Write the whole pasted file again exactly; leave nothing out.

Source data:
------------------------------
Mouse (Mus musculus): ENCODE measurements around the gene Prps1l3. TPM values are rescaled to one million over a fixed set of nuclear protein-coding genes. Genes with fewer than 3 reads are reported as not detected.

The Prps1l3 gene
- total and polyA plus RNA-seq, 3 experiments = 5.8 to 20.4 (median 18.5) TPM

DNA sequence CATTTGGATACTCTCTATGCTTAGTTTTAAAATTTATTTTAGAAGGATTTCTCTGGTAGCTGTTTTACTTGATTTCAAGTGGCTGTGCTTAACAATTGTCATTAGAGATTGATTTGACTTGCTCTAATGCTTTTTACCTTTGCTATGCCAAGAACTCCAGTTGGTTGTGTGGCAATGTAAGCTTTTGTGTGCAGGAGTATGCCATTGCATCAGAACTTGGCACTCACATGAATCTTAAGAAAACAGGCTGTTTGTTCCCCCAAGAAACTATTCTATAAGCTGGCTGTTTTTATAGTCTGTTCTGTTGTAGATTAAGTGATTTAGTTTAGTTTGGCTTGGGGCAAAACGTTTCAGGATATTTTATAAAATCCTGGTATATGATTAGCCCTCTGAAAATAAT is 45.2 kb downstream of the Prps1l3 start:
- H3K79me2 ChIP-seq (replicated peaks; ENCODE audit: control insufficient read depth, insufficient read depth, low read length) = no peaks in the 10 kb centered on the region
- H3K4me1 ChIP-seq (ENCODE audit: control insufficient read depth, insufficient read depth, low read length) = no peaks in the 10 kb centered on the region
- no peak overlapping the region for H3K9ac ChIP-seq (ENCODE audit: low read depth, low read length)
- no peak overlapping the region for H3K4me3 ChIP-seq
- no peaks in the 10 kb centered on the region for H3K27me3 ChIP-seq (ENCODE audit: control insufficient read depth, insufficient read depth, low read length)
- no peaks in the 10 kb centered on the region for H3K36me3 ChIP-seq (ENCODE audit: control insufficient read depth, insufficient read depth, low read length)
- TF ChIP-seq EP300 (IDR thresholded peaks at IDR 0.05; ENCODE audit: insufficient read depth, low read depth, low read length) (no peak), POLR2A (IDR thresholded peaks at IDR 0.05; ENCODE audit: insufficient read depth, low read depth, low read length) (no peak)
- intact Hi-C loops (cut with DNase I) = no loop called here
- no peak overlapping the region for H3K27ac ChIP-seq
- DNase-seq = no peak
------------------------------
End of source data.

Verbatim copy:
Mouse (Mus musculus): ENCODE measurements around the gene Prps1l3. TPM values are rescaled to one million over a fixed set of nuclear protein-coding genes. Genes with fewer than 3 reads are reported as not detected.

The Prps1l3 gene
- total and polyA plus RNA-seq, 3 experiments = 5.8 to 20.4 (median 18.5) TPM

DNA sequence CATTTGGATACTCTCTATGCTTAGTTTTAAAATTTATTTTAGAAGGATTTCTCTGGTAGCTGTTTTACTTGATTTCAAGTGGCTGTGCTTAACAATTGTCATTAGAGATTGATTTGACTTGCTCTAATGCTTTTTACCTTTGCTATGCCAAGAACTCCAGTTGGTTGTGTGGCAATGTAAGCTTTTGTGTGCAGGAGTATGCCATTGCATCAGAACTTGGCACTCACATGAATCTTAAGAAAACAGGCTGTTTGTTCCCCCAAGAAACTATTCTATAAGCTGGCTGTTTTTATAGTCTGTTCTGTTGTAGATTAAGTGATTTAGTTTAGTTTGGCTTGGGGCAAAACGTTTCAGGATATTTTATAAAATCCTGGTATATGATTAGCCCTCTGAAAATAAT is 45.2 kb downstream of the Prps1l3 start:
- H3K79me2 ChIP-seq (replicated peaks; ENCODE audit: control insufficient read depth, insufficient read depth, low read length) = no peaks in the 10 kb centered on the region
- H3K4me1 ChIP-seq (ENCODE audit: control insufficient read depth, insufficient read depth, low read length) = no peaks in the 10 kb centered on the region
- no peak overlapping the region for H3K9ac ChIP-seq (ENCODE audit: low read depth, low read length)
- no peak overlapping the region for H3K4me3 ChIP-seq
- no peaks in the 10 kb centered on the region for H3K27me3 ChIP-seq (ENCODE audit: control insufficient read depth, insufficient read depth, low read length)
- no peaks in the 10 kb centered on the region for H3K36me3 ChIP-seq (ENCODE audit: control insufficient read depth, insufficient read depth, low read length)
- TF ChIP-seq EP300 (IDR thresholded peaks at IDR 0.05; ENCODE audit: insufficient read depth, low read depth, low read length) (no peak), POLR2A (IDR thresholded peaks at IDR 0.05; ENCODE audit: insufficient read depth, low read depth, low read length) (no peak)
- intact Hi-C loops (cut with DNase I) = no loop called here
- no peak overlapping the region for H3K27ac ChIP-seq
- DNase-seq = no peak